Understanding our ancestors helps us better understand ourselves

If we're fortunate, at some point in life, we become introspective. If we're really fortunate, this self examination begins early rather than later in life.

I'm a late bloomer.

I have a long list of bad decisions in my life. I wear no blinders that prevent me from seeing them and the ill effects they've had on people I love. And I understand well why I have had difficulties making good decisions. My daddy died when I was twelve, so I'm a classic father-deprived female. I hated my mother, and failed to accept the little life instruction she provided. For all purposes, I grew up parentless. This was included in my recipe for disaster, and I followed it religiously.

One way I tried to overcome my bad decision-making was to ask myself, "What's the worst thing that can happen, and can I handle it?" There are so many loopholes in this question. It provided me with a green flag to make bad decisions as long as I believed I could remedy them in some way.

So during my self introspective times I've asked myself "Why?" Why do I make such bad life decisions? I know the answer. It's ugly.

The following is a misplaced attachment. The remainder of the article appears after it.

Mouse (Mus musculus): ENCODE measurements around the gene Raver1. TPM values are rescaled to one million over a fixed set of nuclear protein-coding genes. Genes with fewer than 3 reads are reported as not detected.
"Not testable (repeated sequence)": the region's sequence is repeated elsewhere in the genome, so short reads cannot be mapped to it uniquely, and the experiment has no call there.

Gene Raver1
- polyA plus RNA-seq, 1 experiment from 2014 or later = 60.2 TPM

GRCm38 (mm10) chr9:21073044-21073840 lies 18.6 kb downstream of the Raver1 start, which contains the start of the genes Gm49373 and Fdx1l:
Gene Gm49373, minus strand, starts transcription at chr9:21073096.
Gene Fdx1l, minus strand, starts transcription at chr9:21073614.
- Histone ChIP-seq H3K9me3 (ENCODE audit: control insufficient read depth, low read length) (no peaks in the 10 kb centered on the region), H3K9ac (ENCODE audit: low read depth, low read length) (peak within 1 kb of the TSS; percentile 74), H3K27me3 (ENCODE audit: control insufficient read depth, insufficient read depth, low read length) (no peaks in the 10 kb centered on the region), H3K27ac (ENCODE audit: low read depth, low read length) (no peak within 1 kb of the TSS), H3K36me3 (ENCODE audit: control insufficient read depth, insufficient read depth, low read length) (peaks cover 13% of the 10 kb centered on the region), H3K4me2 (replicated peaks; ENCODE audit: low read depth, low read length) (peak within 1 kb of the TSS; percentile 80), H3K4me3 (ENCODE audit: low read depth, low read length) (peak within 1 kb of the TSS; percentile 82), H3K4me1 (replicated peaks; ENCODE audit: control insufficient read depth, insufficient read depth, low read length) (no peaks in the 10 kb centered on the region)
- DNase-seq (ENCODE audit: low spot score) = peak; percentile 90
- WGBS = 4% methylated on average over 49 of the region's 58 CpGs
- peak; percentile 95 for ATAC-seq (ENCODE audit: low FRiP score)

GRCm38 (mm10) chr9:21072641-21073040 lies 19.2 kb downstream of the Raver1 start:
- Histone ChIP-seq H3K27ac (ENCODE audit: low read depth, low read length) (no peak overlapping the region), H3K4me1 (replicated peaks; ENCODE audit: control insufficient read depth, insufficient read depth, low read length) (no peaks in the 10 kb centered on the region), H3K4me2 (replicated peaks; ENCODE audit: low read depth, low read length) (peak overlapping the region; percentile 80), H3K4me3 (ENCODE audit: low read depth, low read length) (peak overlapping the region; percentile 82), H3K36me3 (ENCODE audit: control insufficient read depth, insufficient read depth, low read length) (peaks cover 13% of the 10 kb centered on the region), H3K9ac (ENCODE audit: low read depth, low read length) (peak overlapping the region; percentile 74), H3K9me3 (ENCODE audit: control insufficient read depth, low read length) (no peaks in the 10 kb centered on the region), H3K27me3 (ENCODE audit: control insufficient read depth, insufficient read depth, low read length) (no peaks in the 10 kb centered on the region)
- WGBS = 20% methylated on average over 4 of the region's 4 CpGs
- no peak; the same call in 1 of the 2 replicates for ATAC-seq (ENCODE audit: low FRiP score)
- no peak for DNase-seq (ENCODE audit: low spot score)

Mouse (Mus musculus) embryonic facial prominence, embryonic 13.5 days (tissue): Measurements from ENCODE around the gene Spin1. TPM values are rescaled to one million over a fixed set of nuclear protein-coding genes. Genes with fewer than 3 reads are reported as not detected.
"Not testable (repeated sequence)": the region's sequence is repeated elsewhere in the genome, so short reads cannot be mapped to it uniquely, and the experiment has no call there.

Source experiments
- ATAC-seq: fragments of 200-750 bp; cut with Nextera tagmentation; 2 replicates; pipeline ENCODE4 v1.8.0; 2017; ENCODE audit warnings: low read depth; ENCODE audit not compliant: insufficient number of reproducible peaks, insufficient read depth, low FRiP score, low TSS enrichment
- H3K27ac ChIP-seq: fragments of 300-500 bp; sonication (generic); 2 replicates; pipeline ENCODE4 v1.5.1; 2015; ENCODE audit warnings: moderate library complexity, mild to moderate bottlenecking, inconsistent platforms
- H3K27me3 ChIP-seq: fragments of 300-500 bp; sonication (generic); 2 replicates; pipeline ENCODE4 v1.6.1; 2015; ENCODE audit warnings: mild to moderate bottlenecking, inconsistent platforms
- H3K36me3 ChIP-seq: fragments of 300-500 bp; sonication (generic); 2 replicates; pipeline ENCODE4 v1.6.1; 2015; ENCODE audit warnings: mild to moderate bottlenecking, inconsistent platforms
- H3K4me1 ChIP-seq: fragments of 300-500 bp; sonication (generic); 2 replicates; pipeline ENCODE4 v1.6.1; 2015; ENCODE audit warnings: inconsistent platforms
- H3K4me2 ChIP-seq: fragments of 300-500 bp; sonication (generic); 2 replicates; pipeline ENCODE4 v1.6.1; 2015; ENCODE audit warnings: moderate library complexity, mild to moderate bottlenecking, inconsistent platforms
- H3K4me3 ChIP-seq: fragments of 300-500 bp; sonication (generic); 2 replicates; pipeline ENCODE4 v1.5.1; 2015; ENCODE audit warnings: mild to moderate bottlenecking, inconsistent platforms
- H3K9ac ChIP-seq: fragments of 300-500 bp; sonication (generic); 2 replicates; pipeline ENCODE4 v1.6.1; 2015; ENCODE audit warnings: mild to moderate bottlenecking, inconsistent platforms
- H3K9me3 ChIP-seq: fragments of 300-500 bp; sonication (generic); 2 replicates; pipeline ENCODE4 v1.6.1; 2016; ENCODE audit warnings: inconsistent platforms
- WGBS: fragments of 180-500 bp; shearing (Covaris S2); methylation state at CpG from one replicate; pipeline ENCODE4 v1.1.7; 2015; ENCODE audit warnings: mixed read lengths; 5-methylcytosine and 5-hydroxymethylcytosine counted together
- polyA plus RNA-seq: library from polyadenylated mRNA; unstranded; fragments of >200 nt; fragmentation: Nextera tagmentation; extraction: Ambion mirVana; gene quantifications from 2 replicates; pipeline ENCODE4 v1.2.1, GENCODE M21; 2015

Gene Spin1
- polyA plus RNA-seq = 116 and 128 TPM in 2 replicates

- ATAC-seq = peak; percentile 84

The lives of sexually abused children are negatively impacted in different ways. Some turn to lives of drugs or alcohol. Others to sexual promiscuity. I've understood the trigger for my bad decisions for a long time. In reality, understanding the trigger and implementing fail safes to prevent bad decision making is difficult. My first inkling that something was wrong was in the middle of a catastrophically bad life-altering decision. My youngest son was about 10, standing in the dining room and talking to me; when I turned to look at him, I didn't see him. I saw another room, one that I recognized as a child. There was a hoosier cabinet in the room, and the pull-out shelf was white enamel trimmed in red. I had collected red-trimmed enamelware for some time. I didn't connect my collection obsession with this episode in my childhood. During that moment of crisis, I thought, "So this is what happens when we loose it". When we go crazy. We see things that are not really there.